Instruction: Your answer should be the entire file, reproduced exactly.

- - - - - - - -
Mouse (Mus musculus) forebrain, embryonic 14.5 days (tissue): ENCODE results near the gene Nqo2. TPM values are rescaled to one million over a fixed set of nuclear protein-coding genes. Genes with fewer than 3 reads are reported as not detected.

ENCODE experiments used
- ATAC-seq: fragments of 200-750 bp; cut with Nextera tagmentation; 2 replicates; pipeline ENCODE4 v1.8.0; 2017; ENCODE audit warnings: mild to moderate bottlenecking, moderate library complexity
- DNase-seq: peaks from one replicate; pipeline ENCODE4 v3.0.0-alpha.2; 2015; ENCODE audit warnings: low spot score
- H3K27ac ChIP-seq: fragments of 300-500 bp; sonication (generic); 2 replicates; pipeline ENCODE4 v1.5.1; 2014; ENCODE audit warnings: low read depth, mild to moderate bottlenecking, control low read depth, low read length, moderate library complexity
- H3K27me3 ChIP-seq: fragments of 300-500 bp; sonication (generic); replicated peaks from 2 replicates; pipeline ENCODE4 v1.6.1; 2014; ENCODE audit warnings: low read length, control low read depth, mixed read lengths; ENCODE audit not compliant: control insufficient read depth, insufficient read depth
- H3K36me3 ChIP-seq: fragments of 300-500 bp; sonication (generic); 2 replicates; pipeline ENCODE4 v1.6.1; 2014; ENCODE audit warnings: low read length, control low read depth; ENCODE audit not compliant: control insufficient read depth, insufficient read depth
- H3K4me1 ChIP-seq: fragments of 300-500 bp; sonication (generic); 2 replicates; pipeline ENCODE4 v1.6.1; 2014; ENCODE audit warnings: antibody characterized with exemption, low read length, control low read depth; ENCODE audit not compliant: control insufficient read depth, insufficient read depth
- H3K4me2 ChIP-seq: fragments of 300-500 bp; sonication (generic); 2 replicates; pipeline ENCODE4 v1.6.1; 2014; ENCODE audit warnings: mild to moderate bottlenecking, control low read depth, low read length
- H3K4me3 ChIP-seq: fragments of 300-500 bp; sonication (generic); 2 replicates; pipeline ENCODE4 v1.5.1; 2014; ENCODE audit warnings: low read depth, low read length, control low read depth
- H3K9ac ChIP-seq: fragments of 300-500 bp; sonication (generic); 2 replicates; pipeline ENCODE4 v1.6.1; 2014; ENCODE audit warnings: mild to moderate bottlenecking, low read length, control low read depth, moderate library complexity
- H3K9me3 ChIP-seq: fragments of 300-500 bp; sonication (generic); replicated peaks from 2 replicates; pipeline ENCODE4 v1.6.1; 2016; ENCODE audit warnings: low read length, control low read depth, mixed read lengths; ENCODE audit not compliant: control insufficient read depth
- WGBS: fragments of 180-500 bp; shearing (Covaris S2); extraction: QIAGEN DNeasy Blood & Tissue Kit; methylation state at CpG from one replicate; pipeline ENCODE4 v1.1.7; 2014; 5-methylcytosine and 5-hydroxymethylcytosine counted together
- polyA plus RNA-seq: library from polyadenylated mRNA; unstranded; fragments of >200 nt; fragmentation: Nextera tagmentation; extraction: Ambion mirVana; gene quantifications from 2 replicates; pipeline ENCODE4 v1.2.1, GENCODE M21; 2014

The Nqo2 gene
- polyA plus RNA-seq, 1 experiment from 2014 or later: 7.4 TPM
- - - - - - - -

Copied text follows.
Mouse (Mus musculus) forebrain, embryonic 14.5 days (tissue): ENCODE results near the gene Nqo2. TPM values are rescaled to one million over a fixed set of nuclear protein-coding genes. Genes with fewer than 3 reads are reported as not detected.

ENCODE experiments used
- ATAC-seq: fragments of 200-750 bp; cut with Nextera tagmentation; 2 replicates; pipeline ENCODE4 v1.8.0; 2017; ENCODE audit warnings: mild to moderate bottlenecking, moderate library complexity
- DNase-seq: peaks from one replicate; pipeline ENCODE4 v3.0.0-alpha.2; 2015; ENCODE audit warnings: low spot score
- H3K27ac ChIP-seq: fragments of 300-500 bp; sonication (generic); 2 replicates; pipeline ENCODE4 v1.5.1; 2014; ENCODE audit warnings: low read depth, mild to moderate bottlenecking, control low read depth, low read length, moderate library complexity
- H3K27me3 ChIP-seq: fragments of 300-500 bp; sonication (generic); replicated peaks from 2 replicates; pipeline ENCODE4 v1.6.1; 2014; ENCODE audit warnings: low read length, control low read depth, mixed read lengths; ENCODE audit not compliant: control insufficient read depth, insufficient read depth
- H3K36me3 ChIP-seq: fragments of 300-500 bp; sonication (generic); 2 replicates; pipeline ENCODE4 v1.6.1; 2014; ENCODE audit warnings: low read length, control low read depth; ENCODE audit not compliant: control insufficient read depth, insufficient read depth
- H3K4me1 ChIP-seq: fragments of 300-500 bp; sonication (generic); 2 replicates; pipeline ENCODE4 v1.6.1; 2014; ENCODE audit warnings: antibody characterized with exemption, low read length, control low read depth; ENCODE audit not compliant: control insufficient read depth, insufficient read depth
- H3K4me2 ChIP-seq: fragments of 300-500 bp; sonication (generic); 2 replicates; pipeline ENCODE4 v1.6.1; 2014; ENCODE audit warnings: mild to moderate bottlenecking, control low read depth, low read length
- H3K4me3 ChIP-seq: fragments of 300-500 bp; sonication (generic); 2 replicates; pipeline ENCODE4 v1.5.1; 2014; ENCODE audit warnings: low read depth, low read length, control low read depth
- H3K9ac ChIP-seq: fragments of 300-500 bp; sonication (generic); 2 replicates; pipeline ENCODE4 v1.6.1; 2014; ENCODE audit warnings: mild to moderate bottlenecking, low read length, control low read depth, moderate library complexity
- H3K9me3 ChIP-seq: fragments of 300-500 bp; sonication (generic); replicated peaks from 2 replicates; pipeline ENCODE4 v1.6.1; 2016; ENCODE audit warnings: low read length, control low read depth, mixed read lengths; ENCODE audit not compliant: control insufficient read depth
- WGBS: fragments of 180-500 bp; shearing (Covaris S2); extraction: QIAGEN DNeasy Blood & Tissue Kit; methylation state at CpG from one replicate; pipeline ENCODE4 v1.1.7; 2014; 5-methylcytosine and 5-hydroxymethylcytosine counted together
- polyA plus RNA-seq: library from polyadenylated mRNA; unstranded; fragments of >200 nt; fragmentation: Nextera tagmentation; extraction: Ambion mirVana; gene quantifications from 2 replicates; pipeline ENCODE4 v1.2.1, GENCODE M21; 2014

The Nqo2 gene
- polyA plus RNA-seq, 1 experiment from 2014 or later: 7.4 TPM